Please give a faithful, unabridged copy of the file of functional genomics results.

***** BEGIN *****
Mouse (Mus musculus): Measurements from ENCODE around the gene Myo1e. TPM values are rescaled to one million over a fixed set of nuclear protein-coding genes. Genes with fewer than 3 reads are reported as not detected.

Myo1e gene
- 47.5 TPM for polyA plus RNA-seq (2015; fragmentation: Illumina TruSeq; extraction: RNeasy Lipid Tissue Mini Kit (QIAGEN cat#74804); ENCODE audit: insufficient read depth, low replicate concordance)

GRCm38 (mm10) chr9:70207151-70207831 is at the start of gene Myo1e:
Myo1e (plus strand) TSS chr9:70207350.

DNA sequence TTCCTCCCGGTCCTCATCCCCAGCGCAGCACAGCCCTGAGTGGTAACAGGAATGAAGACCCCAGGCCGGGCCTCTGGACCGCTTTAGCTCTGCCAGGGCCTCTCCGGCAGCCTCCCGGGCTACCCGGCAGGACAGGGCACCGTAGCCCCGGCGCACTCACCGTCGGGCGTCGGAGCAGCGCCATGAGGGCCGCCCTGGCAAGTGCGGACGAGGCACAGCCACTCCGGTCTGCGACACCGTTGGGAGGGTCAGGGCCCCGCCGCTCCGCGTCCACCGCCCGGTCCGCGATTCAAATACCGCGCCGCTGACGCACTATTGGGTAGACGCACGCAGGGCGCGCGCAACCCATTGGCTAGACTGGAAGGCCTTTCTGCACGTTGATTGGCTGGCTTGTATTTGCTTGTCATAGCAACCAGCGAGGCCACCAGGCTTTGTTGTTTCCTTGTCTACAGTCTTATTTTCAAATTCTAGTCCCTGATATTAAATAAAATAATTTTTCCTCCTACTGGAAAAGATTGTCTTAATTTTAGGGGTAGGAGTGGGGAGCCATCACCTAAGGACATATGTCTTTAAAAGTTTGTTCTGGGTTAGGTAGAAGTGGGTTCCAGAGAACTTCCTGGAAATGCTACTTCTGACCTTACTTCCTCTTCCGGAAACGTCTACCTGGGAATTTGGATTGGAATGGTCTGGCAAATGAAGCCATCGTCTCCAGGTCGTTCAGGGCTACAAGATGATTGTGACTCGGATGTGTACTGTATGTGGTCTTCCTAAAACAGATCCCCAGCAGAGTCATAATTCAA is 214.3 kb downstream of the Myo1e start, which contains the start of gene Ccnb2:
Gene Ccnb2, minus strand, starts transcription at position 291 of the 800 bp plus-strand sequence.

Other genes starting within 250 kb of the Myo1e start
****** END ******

Mouse (Mus musculus): Measurements from ENCODE around the gene Myo1e. TPM values are rescaled to one million over a fixed set of nuclear protein-coding genes. Genes with fewer than 3 reads are reported as not detected.

Myo1e gene
- 47.5 TPM for polyA plus RNA-seq (2015; fragmentation: Illumina TruSeq; extraction: RNeasy Lipid Tissue Mini Kit (QIAGEN cat#74804); ENCODE audit: insufficient read depth, low replicate concordance)

GRCm38 (mm10) chr9:70207151-70207831 is at the start of gene Myo1e:
Myo1e (plus strand) TSS chr9:70207350.

DNA sequence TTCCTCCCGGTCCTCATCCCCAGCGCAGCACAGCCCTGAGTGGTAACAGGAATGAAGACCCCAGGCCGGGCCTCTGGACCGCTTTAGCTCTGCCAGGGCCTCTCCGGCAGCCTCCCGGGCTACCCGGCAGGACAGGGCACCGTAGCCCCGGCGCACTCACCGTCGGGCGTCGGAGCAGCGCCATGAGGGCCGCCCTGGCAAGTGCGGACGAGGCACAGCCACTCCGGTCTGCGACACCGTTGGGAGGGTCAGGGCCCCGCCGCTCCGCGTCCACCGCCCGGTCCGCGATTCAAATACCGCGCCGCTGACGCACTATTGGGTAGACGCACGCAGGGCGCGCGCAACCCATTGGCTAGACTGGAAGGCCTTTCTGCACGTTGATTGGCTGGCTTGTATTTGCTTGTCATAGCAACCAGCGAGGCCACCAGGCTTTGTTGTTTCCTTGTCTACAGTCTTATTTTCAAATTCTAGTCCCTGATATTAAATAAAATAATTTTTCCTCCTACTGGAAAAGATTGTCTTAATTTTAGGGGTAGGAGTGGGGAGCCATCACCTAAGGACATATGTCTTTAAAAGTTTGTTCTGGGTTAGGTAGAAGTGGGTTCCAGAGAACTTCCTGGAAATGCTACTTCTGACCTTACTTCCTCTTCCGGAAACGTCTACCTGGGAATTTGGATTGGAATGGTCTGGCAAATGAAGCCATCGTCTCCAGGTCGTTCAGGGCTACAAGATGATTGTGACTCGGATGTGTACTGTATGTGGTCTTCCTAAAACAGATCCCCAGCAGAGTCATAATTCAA is 214.3 kb downstream of the Myo1e start, which contains the start of gene Ccnb2:
Gene Ccnb2, minus strand, starts transcription at position 291 of the 800 bp plus-strand sequence.

Other genes starting within 250 kb of the Myo1e start